A Wisteria is a gorgeous plant when it is in bloom, a highlight of spring and a truly wonderful sight. But a lot of people buy one and within a few years become disillusioned and feel they have invited a monster into their garden, because this plant will soon cover an area a least 30 feet wide, or quickly climb to the top of a large tree. This can be fine if you have sufficient space, but few of us do. The answer is to prune it, but the pruning needed for a wisteria is different from that of most other plants. Unless you do it correctly, and at the right times, you might end up keeping your plant smaller, but the price will be few or even no blooms. A lot of the material on pruning wisteria is brief and inadequate, so let’s devote a whole blog to this, and turn something potentially tricky into something straightforward and fun. Once you learn how to tame it, a wisteria vine changes from a wolfhound into a poodle
Step One – Plan a Framework
The first thing to do, if you have limited space, is to decide on the final form of your plant. How much room do you have for it? Where to you want it to cover, and how far do you want it to go? Even with pruning these plants need a good amount of space, and 8 or 10 feet wide is about as small as you should consider, and 15 to 20 feet is more realistic.
You can grow a wisteria in several different ways, but they all involve some kind of permanent support system. These are strong plants, that develop thick trunks and limbs, so whatever support you use needs to be strong. A few bamboo canes are simply not going to do it. Think ‘four-by-four’ lumber, or solid steel rods that resist bending. If you have an existing pergola structure, or an open-frame gazebo, then that is an obvious place, if it is strong and well-built. You can also grow a wisteria against a sunny wall, but don’t bother with flimsy trellis panels, attach it to strong eye-bolts securely driven into the wall. You can also attach it to strong wires stretched across the wall, again secured to eye-bolts, with strainers to keep them tight, and spaced about 18 inches apart. Think about this – if you grow your plant on a high pergola, or up a high wall, you will need a ladder to prune it, so you need to be comfortable with that. Otherwise you should grow it on a lower structure, or as a tree.
Our top photo shows a wisteria trained into a tree, which is a wonderful feature, and often seen in Asian gardens. It is the perfect way to grow a wisteria if you don’t have walls or pergolas available – just make sure you have a four-by-four fixed firmly into the ground, and treated to prevent decay, as a permanent central support. You will probably need some additional horizontal supports for a few years at least, until the branches develop enough strength. We’ll come back to wisteria trees after talking about general pruning.
Step Two – Summer Pruning
A wisteria flowers first on the bare branches, before any leaves develop. Some varieties will also flower again, against a backdrop of green foliage.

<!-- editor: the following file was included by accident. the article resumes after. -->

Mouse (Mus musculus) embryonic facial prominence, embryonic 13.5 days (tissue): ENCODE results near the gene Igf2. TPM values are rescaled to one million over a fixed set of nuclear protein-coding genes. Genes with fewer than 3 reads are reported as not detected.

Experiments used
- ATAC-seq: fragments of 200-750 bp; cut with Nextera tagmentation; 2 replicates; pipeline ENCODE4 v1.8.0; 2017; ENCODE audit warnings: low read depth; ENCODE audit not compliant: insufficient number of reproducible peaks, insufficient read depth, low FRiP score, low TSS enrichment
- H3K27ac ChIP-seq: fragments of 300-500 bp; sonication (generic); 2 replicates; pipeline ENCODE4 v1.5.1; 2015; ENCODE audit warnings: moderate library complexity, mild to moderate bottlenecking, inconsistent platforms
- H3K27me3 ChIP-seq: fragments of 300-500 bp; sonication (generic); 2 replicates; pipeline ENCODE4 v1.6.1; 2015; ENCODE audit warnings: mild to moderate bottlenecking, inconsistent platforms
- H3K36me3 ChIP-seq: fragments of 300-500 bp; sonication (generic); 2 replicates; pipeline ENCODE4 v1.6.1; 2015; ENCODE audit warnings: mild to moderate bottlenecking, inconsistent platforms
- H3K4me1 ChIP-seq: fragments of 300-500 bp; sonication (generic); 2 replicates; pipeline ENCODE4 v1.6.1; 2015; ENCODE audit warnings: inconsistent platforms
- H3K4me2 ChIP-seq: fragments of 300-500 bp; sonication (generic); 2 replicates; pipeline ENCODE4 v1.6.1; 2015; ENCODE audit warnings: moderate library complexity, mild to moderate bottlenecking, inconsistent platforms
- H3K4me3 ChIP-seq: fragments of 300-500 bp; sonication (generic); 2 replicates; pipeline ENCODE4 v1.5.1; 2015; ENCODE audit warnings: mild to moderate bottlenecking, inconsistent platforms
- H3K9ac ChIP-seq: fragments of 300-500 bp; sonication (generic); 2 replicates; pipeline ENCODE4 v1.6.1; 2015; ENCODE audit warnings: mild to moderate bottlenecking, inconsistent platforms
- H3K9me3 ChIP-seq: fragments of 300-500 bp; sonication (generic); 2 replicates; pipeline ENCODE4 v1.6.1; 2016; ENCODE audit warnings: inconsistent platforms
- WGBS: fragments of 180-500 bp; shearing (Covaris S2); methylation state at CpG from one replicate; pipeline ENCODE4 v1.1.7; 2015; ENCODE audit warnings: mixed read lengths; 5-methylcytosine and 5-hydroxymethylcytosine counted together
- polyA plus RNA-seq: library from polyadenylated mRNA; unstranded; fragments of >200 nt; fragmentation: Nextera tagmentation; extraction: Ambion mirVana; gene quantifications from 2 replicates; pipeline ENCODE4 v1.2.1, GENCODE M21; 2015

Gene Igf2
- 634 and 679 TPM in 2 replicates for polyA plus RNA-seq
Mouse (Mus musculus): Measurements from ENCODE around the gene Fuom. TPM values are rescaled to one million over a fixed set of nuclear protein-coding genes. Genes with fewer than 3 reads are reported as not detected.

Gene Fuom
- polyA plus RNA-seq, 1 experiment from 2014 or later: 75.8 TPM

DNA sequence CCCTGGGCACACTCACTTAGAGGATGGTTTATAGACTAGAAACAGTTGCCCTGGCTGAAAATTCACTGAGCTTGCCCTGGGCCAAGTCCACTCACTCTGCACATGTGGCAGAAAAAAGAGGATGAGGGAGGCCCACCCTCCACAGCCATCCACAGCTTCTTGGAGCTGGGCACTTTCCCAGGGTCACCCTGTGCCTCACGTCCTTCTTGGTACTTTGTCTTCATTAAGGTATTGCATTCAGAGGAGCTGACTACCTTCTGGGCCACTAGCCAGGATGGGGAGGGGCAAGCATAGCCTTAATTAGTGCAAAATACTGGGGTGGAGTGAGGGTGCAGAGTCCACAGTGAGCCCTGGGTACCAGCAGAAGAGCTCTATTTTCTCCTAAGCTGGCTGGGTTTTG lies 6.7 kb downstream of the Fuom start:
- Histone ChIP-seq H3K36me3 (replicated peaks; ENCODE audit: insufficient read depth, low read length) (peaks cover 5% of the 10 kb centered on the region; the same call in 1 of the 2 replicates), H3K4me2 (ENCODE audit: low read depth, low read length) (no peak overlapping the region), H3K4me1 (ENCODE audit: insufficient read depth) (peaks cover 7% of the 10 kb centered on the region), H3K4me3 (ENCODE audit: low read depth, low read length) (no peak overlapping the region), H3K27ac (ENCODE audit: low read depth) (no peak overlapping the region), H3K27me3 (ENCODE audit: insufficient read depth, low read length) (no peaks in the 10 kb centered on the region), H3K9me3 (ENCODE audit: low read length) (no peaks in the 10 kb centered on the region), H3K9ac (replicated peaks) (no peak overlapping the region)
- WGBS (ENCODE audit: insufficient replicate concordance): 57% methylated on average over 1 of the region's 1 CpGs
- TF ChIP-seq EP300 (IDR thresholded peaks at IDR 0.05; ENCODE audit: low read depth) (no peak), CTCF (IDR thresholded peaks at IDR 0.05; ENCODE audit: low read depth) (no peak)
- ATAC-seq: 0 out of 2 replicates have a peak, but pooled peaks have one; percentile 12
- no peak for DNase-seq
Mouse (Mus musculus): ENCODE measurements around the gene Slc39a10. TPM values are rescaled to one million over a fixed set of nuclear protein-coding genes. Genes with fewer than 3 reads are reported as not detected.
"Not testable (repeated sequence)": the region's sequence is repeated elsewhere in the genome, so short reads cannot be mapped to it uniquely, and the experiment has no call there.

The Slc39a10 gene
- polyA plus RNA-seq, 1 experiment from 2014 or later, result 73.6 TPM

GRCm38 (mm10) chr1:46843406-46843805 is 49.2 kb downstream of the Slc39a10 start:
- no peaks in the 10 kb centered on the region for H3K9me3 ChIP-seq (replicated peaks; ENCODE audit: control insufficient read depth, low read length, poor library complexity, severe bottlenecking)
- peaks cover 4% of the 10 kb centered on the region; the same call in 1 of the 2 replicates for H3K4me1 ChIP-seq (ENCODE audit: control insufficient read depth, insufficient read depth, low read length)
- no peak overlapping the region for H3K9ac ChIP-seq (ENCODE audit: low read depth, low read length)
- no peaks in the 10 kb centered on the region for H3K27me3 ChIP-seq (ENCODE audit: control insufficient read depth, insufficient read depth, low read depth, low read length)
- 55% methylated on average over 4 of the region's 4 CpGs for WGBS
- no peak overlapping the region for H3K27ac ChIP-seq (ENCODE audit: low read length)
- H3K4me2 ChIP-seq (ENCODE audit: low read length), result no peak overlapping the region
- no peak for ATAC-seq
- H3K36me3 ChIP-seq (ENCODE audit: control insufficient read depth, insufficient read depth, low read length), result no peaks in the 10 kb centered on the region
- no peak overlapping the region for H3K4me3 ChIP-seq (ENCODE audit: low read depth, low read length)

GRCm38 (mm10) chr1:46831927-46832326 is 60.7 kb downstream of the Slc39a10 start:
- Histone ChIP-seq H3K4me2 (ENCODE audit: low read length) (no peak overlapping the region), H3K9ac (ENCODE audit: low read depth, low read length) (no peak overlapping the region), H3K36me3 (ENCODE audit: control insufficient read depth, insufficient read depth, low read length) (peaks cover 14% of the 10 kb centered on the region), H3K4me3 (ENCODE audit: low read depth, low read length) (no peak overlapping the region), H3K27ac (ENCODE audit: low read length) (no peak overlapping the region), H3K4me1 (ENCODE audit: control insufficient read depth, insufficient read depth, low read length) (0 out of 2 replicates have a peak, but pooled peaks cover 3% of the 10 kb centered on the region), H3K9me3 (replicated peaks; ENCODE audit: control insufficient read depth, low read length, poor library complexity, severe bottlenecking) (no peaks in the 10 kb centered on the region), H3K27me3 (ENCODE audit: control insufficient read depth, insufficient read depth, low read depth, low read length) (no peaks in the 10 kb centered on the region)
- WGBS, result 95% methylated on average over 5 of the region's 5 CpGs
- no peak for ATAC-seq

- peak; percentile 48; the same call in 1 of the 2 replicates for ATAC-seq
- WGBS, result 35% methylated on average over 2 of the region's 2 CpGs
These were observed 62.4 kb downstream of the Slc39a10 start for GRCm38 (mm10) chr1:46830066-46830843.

After that first flowering on the older branches, long twining new shoots sprout out, and head in all directions, looking for support. With a new plant, use these – tying them in as they grow – to build the framework you want, which I why you need to think about that first. Once a new stem reaches the point you want it to stop at, cut the tip off. Once you have a rough framework growing, and in all the years that follow, keep trimming those green shoots several times a year. There doesn’t need to be much planning or skill here – just keep it tidy and cut back shoots that are getting out of hand. Keep it within the area you have given it, and be ruthless – you won’t kill it, and in fact the trimming stimulates the formation of flower buds.
Step Three – Winter/Spring Pruning
The main pruning takes place before the buds open, which can be early in some areas, so as soon as you see an increase in the size of the dormant buds, go ahead and prune. With no leaves it is much easier to see the framework you are making. You should be able to see, around the base of the shoots from last year, larger buds. These are the flower buds, and obviously you need these. The first step is to remove any dead branches, and on an older plant, any branches that have become too crowded. Cut these back right to the main branches.
The next step is to shorten back branches that grew last year. If you need them for the framework, then only cut them back as needed, if they aren’t for your framework, cut them back to just above the clusters of flower buds, only removing the part with the small leaf buds on it. Once you see the difference in bud-size this is easy to do. Usually this pruning will leave just a few inches of new stem. Now sit back and what for that glorious blooming, which will get better and better every year, soon giving you a controlled plant totally buried under blooms.
Creating a Wisteria Tree
Some additional pruning is needed to create a free-standing wisteria tree, like the one at the top. Use a strong support to hold up the trunk, which can be a single stem, or a cluster of a few stems, which is often how a plant looks when you receive it. They will grow together to make a picturesque trunk. Attach some horizontal bars to the main stake to support the crown while it matures. The pruning is the same as for a plant on a support, just more severe and organized. There is one extra thing, you must remove immediately any shoots you see growing from the trunk below where you have established the branches of the crown. A tree form like this can be trained as a neat dome, or developed with a more exotic or artistic look, depending on your garden style.
Love Your Wisteria
Now you have it under control you will have a gorgeous feature everyone will admire. Just a few hours of the year is all it takes, but the result is infinitely rewarding.
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